Mir Samuel James, for a sofa for Mr John Sutherland, for an im. the case of invalids.

provement in the construction of copThe Rev. Henry Liston, for improve-. per stills. ments upon the plough.

Mr Charles Augustus Schmalcalder, Mr Joseph Manton, for improve for improvements in mathematical inments in guns.

Mr Felton Matthetv, for an improve- Mr Richard Jones Tomlinson, for ment in the manufacture of yeast. improvements in the methods of ma

Mr James Needham, for a portable king the coverings of roofs. apparatus for brewing beer and ale.

Mr John Trotter, for improvements Mr James Needham, for additions in the application of steam. to, and improvements on, his portable

Mr John Trotter, for an improve. brewing apparatus.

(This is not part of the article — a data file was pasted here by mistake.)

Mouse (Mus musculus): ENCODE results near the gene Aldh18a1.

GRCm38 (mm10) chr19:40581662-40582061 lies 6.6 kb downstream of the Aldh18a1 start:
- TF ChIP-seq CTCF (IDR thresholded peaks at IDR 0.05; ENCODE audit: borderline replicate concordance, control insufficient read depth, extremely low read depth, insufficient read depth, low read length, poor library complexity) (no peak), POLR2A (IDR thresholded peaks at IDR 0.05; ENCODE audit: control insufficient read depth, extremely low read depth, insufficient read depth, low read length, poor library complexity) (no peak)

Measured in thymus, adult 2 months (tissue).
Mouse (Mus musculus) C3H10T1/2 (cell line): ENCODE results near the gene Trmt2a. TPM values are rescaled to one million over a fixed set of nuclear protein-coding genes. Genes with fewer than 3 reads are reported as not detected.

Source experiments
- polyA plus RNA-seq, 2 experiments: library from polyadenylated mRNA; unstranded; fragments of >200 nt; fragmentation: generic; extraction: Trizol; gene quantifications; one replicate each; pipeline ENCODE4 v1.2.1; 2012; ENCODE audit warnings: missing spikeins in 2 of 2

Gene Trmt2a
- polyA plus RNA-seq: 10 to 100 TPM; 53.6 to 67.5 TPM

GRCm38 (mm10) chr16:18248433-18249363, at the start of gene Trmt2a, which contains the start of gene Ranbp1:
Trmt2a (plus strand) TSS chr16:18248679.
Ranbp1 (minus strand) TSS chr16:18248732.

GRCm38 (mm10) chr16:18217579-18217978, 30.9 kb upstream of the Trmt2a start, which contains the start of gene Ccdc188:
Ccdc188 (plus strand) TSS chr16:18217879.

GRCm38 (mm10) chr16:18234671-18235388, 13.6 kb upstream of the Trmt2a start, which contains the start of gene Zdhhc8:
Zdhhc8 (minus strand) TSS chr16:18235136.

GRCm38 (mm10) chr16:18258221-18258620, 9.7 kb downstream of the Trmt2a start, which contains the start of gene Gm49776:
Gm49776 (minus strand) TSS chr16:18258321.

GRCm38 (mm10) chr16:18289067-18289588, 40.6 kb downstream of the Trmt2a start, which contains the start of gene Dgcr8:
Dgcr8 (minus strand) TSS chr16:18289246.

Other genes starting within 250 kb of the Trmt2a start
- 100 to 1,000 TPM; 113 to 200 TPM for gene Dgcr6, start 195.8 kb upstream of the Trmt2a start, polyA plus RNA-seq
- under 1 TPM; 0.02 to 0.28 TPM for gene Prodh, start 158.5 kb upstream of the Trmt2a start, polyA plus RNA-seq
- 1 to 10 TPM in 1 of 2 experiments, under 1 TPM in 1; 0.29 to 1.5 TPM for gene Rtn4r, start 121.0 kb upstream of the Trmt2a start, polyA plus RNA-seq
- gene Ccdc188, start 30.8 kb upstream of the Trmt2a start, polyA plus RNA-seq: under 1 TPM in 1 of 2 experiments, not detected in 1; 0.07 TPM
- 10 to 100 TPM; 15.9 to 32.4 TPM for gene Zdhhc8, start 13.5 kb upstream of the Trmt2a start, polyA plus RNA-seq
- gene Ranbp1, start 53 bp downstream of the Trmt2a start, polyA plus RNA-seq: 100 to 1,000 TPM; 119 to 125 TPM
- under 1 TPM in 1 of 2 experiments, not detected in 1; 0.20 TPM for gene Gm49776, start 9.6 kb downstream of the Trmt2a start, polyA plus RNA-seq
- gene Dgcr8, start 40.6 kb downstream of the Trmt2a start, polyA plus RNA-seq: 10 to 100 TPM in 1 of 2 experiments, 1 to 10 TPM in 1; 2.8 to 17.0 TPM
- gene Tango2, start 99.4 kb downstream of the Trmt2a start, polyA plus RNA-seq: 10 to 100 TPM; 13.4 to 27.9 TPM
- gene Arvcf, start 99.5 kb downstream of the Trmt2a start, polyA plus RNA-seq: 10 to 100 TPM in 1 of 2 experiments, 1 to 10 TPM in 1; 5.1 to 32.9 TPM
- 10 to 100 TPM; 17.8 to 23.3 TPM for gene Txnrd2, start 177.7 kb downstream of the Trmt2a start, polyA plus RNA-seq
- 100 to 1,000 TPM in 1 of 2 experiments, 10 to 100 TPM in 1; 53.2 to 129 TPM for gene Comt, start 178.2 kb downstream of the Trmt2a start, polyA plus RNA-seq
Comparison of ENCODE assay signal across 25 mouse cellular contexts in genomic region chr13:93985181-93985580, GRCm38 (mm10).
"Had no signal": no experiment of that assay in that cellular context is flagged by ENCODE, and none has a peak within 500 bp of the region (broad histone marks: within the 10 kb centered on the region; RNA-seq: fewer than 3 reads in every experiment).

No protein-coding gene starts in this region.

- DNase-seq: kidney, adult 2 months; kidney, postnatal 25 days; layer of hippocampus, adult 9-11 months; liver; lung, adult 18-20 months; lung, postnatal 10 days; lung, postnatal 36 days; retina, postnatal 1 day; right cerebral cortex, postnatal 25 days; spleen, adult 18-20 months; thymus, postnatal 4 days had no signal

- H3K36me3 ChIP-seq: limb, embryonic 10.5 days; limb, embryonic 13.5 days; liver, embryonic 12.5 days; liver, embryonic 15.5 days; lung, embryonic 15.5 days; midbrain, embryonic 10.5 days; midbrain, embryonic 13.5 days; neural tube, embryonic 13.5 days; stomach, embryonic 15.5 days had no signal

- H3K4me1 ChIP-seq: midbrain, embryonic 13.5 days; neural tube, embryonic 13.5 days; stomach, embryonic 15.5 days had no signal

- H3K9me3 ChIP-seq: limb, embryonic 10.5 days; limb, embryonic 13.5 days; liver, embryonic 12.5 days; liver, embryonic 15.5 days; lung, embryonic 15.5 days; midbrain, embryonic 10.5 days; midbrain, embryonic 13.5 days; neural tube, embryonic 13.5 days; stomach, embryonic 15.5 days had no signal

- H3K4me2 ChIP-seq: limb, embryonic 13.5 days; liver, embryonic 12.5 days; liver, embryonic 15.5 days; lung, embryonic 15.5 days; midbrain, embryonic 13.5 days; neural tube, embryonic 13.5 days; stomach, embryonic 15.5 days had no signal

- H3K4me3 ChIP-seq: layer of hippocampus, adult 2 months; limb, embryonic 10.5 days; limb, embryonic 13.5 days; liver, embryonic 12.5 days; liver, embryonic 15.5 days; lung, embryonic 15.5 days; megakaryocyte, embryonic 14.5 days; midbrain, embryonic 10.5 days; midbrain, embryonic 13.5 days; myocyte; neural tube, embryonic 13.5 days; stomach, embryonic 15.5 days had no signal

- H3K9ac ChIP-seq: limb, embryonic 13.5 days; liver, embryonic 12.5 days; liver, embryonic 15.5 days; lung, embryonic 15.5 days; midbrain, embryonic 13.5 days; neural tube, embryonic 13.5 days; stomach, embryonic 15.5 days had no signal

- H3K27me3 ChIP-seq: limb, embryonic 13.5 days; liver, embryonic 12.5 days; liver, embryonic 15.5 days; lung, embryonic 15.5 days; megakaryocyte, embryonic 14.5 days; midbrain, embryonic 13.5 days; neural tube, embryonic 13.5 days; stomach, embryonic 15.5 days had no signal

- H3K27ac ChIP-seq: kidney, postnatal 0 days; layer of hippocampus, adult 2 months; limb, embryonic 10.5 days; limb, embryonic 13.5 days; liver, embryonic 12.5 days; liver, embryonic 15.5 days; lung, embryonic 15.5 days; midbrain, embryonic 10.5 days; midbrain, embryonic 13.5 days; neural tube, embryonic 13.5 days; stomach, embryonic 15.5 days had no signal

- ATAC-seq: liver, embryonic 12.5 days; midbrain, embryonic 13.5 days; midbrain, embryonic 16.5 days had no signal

ment of musical instruments. Ar Henry Osborn, for a method of Mr Timmins, for an improved me. making tools for tapering of cylinders thod of making and erecting hot. and bars of iron and other metals.

Mr Frank Parkinson, for a still and Mr John Westwood, for a method boiler for preventing accidents by fire. of embossing ivory by pressure.

Mr William Pope, for an instru- Charles Wilks, Esq. for a method of ment for ascertaining a ship's way; constructing four-wheeled carriages to

Mr John Roberts, for a method of produce greater facility in turning. concentrating such parts of malt and Mr John White, for a machine for hops as are requisite in making ale and cooking without coal or wood. beer.

struments.

houses.

[A respectable correspondent has favoured us with the following curious docue

ment, which is undoubtedly genuine.]

STATEMENT BY THE EMPEROR KEA KING,

Received in Canton, Nov. 8, 1813.

IMPERIAL NOTICE.